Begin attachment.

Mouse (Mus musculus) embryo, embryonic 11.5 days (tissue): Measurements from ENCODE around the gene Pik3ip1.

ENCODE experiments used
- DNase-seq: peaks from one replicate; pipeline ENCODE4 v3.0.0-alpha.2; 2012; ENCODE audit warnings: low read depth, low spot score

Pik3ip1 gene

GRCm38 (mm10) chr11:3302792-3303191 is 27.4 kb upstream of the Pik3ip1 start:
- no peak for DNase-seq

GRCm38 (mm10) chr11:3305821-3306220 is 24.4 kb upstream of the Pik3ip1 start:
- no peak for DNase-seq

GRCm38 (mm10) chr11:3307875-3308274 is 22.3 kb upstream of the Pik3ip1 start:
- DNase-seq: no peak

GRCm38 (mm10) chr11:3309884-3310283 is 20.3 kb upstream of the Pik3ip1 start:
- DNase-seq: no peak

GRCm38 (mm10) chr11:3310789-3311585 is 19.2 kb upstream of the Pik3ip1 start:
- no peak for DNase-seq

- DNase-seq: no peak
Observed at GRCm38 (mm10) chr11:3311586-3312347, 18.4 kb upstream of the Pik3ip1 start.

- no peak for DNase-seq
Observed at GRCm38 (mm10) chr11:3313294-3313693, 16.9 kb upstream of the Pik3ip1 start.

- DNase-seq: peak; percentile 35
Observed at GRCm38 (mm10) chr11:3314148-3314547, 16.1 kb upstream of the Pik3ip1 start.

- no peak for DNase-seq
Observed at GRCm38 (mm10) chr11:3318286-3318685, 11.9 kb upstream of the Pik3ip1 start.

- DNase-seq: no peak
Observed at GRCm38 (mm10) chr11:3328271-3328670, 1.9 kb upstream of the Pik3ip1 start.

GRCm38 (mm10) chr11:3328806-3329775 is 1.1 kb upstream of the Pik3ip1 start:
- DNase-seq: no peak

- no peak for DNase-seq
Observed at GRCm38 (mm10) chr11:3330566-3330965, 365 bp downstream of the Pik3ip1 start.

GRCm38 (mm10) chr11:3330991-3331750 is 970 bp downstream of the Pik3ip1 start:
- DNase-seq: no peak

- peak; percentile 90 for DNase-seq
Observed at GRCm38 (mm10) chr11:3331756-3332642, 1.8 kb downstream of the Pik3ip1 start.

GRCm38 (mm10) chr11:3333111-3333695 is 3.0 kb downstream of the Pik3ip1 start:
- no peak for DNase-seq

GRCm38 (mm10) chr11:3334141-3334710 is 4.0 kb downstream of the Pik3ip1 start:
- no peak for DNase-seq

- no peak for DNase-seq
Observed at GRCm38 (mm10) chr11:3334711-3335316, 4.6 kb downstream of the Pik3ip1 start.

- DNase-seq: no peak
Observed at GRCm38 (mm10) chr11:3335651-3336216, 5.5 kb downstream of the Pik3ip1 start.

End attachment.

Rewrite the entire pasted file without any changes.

Mouse (Mus musculus) embryo, embryonic 11.5 days (tissue): Measurements from ENCODE around the gene Pik3ip1.

ENCODE experiments used
- DNase-seq: peaks from one replicate; pipeline ENCODE4 v3.0.0-alpha.2; 2012; ENCODE audit warnings: low read depth, low spot score

Pik3ip1 gene

GRCm38 (mm10) chr11:3302792-3303191 is 27.4 kb upstream of the Pik3ip1 start:
- no peak for DNase-seq

GRCm38 (mm10) chr11:3305821-3306220 is 24.4 kb upstream of the Pik3ip1 start:
- no peak for DNase-seq

GRCm38 (mm10) chr11:3307875-3308274 is 22.3 kb upstream of the Pik3ip1 start:
- DNase-seq: no peak

GRCm38 (mm10) chr11:3309884-3310283 is 20.3 kb upstream of the Pik3ip1 start:
- DNase-seq: no peak

GRCm38 (mm10) chr11:3310789-3311585 is 19.2 kb upstream of the Pik3ip1 start:
- no peak for DNase-seq

- DNase-seq: no peak
Observed at GRCm38 (mm10) chr11:3311586-3312347, 18.4 kb upstream of the Pik3ip1 start.

- no peak for DNase-seq
Observed at GRCm38 (mm10) chr11:3313294-3313693, 16.9 kb upstream of the Pik3ip1 start.

- DNase-seq: peak; percentile 35
Observed at GRCm38 (mm10) chr11:3314148-3314547, 16.1 kb upstream of the Pik3ip1 start.

- no peak for DNase-seq
Observed at GRCm38 (mm10) chr11:3318286-3318685, 11.9 kb upstream of the Pik3ip1 start.

- DNase-seq: no peak
Observed at GRCm38 (mm10) chr11:3328271-3328670, 1.9 kb upstream of the Pik3ip1 start.

GRCm38 (mm10) chr11:3328806-3329775 is 1.1 kb upstream of the Pik3ip1 start:
- DNase-seq: no peak

- no peak for DNase-seq
Observed at GRCm38 (mm10) chr11:3330566-3330965, 365 bp downstream of the Pik3ip1 start.

GRCm38 (mm10) chr11:3330991-3331750 is 970 bp downstream of the Pik3ip1 start:
- DNase-seq: no peak

- peak; percentile 90 for DNase-seq
Observed at GRCm38 (mm10) chr11:3331756-3332642, 1.8 kb downstream of the Pik3ip1 start.

GRCm38 (mm10) chr11:3333111-3333695 is 3.0 kb downstream of the Pik3ip1 start:
- no peak for DNase-seq

GRCm38 (mm10) chr11:3334141-3334710 is 4.0 kb downstream of the Pik3ip1 start:
- no peak for DNase-seq

- no peak for DNase-seq
Observed at GRCm38 (mm10) chr11:3334711-3335316, 4.6 kb downstream of the Pik3ip1 start.

- DNase-seq: no peak
Observed at GRCm38 (mm10) chr11:3335651-3336216, 5.5 kb downstream of the Pik3ip1 start.